Targeting mechanisms to better understand the improved lipid status of mild hyperbilirubinemia, an in vitro approach

Autoren:Lang, Claudia; Hirtl, Yvonne; Eder, Paulina; Jasprová, Jana (Charles University Prague); Vítek, Libor (Charles University Prague); Schachner, Daniel; Heiß, Elke; Wagner, Karl-Heinz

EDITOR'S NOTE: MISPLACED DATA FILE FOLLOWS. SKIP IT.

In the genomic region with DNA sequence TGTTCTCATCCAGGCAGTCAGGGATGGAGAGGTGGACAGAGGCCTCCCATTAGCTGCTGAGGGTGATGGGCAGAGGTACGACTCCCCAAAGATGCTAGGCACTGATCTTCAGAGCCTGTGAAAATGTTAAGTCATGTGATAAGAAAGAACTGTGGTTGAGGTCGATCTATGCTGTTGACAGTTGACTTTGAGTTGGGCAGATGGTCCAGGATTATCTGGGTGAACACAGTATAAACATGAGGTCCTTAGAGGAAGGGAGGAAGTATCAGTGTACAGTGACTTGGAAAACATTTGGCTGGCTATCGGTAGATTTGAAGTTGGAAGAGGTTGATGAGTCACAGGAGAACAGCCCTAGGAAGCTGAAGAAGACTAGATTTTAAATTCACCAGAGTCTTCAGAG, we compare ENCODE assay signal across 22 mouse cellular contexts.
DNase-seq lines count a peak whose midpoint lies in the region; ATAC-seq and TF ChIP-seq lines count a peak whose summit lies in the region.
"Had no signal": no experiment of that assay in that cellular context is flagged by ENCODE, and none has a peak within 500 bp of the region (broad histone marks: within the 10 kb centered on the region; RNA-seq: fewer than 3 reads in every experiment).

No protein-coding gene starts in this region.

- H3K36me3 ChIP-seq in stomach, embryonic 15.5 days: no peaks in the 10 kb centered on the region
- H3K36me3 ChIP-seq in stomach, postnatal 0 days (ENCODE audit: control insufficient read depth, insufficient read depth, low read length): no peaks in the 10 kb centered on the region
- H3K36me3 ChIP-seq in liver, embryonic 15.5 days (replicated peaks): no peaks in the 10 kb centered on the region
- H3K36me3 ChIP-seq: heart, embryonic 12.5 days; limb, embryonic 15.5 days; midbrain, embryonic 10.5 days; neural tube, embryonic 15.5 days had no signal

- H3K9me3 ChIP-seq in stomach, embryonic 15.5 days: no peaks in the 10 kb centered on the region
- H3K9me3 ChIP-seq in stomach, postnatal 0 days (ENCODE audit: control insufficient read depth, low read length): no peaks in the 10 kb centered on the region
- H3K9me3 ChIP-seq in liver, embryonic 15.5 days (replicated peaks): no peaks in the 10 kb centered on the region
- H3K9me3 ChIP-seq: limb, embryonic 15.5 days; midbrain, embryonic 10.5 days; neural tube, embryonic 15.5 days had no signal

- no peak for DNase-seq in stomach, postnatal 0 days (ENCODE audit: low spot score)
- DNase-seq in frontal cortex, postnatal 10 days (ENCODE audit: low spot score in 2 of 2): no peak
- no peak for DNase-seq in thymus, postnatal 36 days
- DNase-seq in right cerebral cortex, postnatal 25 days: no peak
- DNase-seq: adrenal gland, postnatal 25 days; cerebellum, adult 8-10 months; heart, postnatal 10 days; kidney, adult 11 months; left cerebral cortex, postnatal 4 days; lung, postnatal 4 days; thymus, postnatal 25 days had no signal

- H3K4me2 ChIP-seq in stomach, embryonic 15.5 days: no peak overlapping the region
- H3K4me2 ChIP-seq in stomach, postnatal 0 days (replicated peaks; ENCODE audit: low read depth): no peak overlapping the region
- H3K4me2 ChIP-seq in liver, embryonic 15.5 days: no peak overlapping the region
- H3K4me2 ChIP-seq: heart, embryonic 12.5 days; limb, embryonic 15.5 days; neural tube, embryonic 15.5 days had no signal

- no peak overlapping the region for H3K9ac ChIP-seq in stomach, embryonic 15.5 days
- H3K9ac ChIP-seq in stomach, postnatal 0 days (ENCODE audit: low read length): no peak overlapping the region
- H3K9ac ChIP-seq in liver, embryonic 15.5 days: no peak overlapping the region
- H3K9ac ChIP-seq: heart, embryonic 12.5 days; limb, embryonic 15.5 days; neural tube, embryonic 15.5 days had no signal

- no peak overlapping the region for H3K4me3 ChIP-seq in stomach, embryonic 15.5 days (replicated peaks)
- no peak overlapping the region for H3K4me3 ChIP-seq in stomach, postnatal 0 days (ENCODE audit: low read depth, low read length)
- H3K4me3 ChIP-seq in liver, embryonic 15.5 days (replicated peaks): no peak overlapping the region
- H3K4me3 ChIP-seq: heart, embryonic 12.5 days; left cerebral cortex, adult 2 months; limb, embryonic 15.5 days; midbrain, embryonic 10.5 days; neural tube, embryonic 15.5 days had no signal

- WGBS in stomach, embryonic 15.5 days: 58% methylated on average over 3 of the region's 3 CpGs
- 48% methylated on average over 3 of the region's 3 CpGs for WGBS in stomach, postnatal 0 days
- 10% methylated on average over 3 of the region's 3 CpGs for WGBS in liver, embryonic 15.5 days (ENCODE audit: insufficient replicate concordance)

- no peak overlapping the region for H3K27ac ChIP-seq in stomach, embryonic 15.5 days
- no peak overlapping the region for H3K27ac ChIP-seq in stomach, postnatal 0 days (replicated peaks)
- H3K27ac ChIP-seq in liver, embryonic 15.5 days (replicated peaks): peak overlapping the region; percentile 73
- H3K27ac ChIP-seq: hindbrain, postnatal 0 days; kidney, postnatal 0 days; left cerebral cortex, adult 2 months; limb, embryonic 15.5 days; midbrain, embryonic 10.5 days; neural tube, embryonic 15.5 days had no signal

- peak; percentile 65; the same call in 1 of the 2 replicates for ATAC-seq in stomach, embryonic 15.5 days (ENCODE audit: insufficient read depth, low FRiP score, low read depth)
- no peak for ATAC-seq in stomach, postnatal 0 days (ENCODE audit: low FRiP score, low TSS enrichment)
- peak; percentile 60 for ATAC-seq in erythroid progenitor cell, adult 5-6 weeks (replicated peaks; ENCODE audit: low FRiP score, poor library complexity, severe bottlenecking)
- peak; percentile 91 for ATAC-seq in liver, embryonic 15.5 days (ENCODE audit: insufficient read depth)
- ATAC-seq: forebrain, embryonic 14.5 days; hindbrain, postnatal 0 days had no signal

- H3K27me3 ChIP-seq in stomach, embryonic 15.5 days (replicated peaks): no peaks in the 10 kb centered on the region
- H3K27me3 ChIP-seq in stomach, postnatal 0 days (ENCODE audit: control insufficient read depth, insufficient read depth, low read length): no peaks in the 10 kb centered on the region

Abstrakt:Targeting mechanisms to better understand the improved lipid status of mild hyperbilirubinemia, an in vitro approach Lang CA1*, Hirtl Y1, Eder P1, Jašprová J2, Vitek L2, and Wagner KH1 (1) Department of Nutritional Sciences, University of Vienna, (2) Institute of Medical Biochemistry and Laboratory Medicine, Charles University Prague Gilbert’s Syndrome individuals (GS) exhibit mildly elevated blood levels of the bile pigment bilirubin in its unconjugated form (UCB). Previous phenotypic observations revealed that GS are metabolically healthier than controls based on investigations of the anthropometric, blood lipid and glucose profile [1]. Recently our group provided evidence of increased metabolic activity in PBMCs of GS through phospho-AMPKα1/α2-& PPARα/γ-activation [2]. A highly active metabolism would indeed promote cellular lipid turnover which could lower the risk of chronic diseases. This work explores the impact of UCB in lipid metabolism and characterises whether UCB increases lipid accumulation in vitro. C2C12 mouse muscle cells were treated analogously to physiological concentrations with 17.1µM UCB, 1mM free fatty acids (FFA) and with high (450mg/dL) or no glucose. As positive control 0.5mM AICAR, an AMP analogue was used. Cytotoxicity was analysed via the MTT assay and intracellular UCB levels by HPLC. Lipid accumulation into cells was investigated with the lipophilic fluorescence dye Nile Red by plate reader assay and fluorescence microscopy. Intracellular lipid content in UCB treated muscle cells (+UCB+FFA) compared to negative controls (-UCB+FFA) decreased significantly in glucose-starved culture and by trend at hyperglycemic conditions. However only a minor decline of intracellular lipids was shown highlighting the necessity to investigate fatty acid uptake separately from lipid turnover by more sensitive methods such as GC and C14 palmitate uptake assay. We also showed that UCB and FFA are not toxic to C2C12 cells at given concentrations and that UCB is taken up by cells during incubation. Reference: [1] WAGNER KH, WALLNER M, MÖLZER C, et al, Looking to the horizon: the role of UCB in the development and prevention of age-related chronic diseases. Clinical Science 2015; 129: 1-25 [2] MÖLZER C, WALLNER M, KERN D, et al, Features of an altered AMPK metabolic pathway in Gilbert’s Syndrome, and its role in metabolic health. Scientific reports 2016; 6: 30051 *Lang Claudia Anna,